Friday, March 25, 2016

BRL: Bird Request Live: Hummingbird and Pelican

Welcome to a new feature! You write in with your bird requests, I do a blog about them (provided I actually have the bird in question), and that's the whole thing. Realistically, I imagine this feature will repeat approximately never to once every 6 months, because that's the estimated level of interest here. Still, nearly at 20,000 clicks and on our 4 year anniversary, it doesn't feel bad to add a new feature. Happy Amateurniversity to me! If you'd like to request a bird, hit me up on the Twitter or just leave a comment.

Today's bird request is coming in live from Lia P. in Atlanta, GA. Lia writes:

Do you take requests? Like, maybe you could do a DJ Fly feature (get it? Because most birds fly) and do a post on requested birds. If so, this is Lia in Atlanta and I'm requesting the hummingbird and pelican, two of my favs.

I absolutely can, Lia, but I have to say I don't really understand that joke. Sense of humor has never been our strength here at The Amateurnithologist. You requested 'the hummingbird' and 'pelican', so I assume you just leave it up to me which type of hummingbird and pelican you'd like to see.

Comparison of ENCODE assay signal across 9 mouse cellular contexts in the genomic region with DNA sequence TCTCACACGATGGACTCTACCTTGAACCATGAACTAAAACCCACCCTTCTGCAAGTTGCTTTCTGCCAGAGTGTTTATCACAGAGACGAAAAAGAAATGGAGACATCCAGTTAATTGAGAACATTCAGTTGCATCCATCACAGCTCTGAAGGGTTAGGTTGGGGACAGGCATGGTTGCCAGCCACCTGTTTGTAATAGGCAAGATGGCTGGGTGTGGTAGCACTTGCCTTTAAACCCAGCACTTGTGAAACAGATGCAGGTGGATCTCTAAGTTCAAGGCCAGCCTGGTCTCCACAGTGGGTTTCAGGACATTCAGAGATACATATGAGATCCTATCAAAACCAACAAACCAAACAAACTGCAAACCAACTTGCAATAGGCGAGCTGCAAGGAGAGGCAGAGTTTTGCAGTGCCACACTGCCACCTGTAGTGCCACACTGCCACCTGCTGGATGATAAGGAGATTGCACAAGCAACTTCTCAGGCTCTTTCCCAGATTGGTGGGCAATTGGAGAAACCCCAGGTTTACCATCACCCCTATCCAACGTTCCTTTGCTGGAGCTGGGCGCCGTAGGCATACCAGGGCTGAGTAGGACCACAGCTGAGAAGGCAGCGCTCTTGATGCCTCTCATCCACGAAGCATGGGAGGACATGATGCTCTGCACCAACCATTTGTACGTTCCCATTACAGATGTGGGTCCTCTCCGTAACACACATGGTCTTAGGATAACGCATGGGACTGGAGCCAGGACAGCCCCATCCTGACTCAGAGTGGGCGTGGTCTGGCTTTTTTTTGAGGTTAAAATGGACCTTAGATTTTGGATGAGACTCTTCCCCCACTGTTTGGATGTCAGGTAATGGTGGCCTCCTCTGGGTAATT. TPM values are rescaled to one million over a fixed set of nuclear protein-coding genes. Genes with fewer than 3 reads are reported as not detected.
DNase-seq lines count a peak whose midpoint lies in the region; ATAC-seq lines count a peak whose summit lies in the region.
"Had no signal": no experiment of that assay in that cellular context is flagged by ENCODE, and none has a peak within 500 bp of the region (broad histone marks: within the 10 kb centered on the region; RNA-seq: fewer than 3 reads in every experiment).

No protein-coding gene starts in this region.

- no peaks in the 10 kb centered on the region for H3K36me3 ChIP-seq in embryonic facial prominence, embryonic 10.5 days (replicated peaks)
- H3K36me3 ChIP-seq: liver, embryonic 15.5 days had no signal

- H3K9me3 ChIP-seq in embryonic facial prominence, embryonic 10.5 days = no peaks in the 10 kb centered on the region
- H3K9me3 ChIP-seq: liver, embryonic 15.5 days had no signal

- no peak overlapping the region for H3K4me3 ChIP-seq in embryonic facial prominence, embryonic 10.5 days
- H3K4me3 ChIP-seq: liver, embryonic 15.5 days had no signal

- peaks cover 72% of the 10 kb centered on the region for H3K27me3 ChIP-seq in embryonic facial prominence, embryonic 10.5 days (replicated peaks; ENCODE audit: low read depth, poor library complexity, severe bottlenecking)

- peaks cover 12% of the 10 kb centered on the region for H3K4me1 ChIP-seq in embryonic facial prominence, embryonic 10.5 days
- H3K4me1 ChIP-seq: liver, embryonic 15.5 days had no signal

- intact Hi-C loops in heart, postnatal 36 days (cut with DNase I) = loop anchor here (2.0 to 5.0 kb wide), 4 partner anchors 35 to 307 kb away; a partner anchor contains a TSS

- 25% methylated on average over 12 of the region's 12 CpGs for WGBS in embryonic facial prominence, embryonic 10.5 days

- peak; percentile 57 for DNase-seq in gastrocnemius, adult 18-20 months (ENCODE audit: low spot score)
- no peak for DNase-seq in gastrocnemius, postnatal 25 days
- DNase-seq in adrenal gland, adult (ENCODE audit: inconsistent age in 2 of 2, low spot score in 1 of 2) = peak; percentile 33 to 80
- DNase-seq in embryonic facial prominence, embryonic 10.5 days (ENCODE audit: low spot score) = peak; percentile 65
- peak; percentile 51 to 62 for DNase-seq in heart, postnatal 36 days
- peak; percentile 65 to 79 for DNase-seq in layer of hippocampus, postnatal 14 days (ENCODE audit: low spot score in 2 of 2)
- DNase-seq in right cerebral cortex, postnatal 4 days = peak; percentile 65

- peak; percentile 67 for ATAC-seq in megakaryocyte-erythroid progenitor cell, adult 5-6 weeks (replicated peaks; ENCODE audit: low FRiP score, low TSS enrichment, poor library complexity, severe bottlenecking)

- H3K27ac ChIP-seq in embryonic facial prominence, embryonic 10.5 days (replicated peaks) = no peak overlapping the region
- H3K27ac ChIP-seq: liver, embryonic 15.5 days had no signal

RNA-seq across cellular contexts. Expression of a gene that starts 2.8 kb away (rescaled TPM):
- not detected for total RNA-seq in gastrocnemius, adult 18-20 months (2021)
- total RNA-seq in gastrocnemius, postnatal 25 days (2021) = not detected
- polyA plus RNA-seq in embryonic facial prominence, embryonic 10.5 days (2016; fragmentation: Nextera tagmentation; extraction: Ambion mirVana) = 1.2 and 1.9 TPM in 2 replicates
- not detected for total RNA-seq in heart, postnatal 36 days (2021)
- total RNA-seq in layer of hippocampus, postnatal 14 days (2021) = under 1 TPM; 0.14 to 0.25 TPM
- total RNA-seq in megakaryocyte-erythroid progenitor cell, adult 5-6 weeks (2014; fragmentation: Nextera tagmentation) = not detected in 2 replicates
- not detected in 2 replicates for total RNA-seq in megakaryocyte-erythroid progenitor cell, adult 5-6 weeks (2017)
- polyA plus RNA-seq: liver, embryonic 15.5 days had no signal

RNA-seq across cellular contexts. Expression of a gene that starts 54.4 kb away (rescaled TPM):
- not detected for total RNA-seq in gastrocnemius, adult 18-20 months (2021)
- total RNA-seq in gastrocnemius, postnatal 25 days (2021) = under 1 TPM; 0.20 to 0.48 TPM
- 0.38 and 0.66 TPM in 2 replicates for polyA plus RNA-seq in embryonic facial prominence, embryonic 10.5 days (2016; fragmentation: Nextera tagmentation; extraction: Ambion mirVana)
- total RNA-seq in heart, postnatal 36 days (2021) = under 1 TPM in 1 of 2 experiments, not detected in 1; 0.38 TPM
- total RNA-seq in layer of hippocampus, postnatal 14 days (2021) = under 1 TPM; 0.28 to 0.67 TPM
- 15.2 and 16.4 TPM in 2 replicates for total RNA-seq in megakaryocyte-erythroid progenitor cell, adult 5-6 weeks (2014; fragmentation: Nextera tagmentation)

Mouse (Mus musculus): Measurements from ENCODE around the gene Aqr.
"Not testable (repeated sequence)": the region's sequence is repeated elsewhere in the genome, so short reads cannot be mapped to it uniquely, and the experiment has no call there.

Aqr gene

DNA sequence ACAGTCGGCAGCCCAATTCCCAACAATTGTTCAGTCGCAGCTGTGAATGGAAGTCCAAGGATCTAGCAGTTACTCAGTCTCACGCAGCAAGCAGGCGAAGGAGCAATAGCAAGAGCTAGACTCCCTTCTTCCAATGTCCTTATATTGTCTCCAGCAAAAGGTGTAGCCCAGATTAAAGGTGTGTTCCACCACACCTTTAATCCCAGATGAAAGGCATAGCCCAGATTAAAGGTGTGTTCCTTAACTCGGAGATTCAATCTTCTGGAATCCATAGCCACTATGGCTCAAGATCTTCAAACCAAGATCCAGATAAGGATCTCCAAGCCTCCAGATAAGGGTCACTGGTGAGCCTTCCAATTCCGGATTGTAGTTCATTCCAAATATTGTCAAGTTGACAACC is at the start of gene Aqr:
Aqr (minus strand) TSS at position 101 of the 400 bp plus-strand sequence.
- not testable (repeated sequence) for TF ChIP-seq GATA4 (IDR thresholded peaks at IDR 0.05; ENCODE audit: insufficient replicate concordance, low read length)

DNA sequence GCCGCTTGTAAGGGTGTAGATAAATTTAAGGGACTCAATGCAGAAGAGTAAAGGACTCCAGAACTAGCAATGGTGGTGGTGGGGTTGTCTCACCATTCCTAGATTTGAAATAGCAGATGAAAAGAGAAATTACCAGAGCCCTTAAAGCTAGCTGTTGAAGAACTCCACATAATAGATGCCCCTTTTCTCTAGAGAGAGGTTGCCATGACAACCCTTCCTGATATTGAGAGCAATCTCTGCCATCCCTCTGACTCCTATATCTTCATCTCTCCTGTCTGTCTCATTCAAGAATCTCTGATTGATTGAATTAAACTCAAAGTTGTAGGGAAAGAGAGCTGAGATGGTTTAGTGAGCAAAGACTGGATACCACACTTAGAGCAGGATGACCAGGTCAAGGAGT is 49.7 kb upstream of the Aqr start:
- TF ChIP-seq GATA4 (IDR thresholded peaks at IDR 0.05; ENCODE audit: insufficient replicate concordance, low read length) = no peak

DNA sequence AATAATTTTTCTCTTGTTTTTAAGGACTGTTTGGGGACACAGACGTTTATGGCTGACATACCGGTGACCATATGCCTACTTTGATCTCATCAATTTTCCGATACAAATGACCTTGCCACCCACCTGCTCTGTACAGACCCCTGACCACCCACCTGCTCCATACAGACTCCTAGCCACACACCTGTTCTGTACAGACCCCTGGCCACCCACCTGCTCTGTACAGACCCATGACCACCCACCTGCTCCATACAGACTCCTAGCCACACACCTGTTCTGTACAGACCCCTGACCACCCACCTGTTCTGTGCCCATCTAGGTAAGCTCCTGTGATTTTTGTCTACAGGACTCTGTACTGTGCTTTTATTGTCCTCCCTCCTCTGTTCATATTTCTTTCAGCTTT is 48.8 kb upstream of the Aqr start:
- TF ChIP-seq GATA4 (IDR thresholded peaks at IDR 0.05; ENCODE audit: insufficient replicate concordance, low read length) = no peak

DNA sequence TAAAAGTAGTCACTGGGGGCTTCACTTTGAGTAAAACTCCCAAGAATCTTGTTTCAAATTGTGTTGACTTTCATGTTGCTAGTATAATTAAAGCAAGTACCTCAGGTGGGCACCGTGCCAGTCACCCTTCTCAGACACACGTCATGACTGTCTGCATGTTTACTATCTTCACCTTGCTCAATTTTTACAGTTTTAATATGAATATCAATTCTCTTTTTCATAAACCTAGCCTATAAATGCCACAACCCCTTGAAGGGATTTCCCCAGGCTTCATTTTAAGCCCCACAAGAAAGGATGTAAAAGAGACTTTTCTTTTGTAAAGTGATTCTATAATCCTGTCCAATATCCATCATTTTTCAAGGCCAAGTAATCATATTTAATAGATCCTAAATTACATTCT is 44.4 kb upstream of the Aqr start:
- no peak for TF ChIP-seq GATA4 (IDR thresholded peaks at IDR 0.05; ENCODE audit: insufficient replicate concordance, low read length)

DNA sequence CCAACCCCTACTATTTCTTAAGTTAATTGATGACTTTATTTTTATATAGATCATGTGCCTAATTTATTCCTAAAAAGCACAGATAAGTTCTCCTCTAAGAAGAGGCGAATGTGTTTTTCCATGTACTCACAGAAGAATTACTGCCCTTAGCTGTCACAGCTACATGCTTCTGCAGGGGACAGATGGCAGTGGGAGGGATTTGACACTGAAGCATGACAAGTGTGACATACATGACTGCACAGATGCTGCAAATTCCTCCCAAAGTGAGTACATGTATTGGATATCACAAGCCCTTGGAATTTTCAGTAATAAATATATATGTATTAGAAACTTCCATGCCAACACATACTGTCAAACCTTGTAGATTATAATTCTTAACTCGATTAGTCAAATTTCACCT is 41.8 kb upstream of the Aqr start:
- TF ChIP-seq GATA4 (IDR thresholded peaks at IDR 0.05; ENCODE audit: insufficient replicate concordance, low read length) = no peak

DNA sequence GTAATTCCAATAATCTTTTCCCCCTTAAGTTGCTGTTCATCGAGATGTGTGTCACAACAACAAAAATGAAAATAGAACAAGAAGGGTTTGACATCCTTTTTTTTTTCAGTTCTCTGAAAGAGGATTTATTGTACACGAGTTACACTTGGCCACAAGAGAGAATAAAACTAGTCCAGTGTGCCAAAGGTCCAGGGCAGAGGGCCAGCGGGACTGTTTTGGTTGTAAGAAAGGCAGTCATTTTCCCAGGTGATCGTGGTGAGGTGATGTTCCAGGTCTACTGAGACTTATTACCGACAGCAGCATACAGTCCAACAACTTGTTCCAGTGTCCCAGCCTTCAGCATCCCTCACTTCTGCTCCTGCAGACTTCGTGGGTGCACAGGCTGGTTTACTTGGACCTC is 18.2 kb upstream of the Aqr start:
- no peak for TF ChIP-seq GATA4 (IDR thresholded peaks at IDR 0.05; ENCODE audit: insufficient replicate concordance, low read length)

There are 338 known species of hummingbirds, but only 20 that are regularly found in North America. Even then, most of those are located south of or on the southern US border with Mexico. Narrowing things even further, the only hummingbird regularly seen on the east coast is the Ruby-throated Hummingbird (covered on this blog here). We've also done Anna's Hummingbird, the most common on the West Coast. Today we have a new hummingbird to show you.
Costa's Hummingbird (slightly speculative, I find these very hard to tell from Anna's)
Palm Canyon, Palm Springs, California, USA
February 2016
Member of the Hummingbird Family
§A Bouquet of Hummingbirds§

~true bird fact~ You picked a really interesting bird in the hummingbird. It has many unique features, but I won't share them ALL today. Hummingbirds eat only flower nectar, generally only from very specific flowers. Often hummingbirds will co-evolve beaks that fit perfectly with the flowers they pollinate. That's how you sometimes see hummingbirds with extreme or unusual bills.

As always, here at Amateurnithologist, we maintain that hummingbirds are not actually birds, but rather malfunctioning machines, or perhaps bugs


Pelicans were the other bird requested. There are only two species of pelican that live in North America, and we've covered both of them here on the blog- American White Pelican and Brown Pelican. Impressively, I've managed to do 8 blogs that at least include images of pelicans despite there only being two types (well, two types here. There are still only 8 worldwide). A testament to the interestingness level of pelicans. And interesting they are- some of the worlds heaviest birds, they look like they should never be able to fly. However, their body structure is incredibly light for how bulky it is, as they have connected networks of air sack organs in their bones and skin that not only make them lighter, but let them float high in the water. Their strange bill is defined by an expandable pouch that usually catches fish, but can also hold rain water.

No comments:

Post a Comment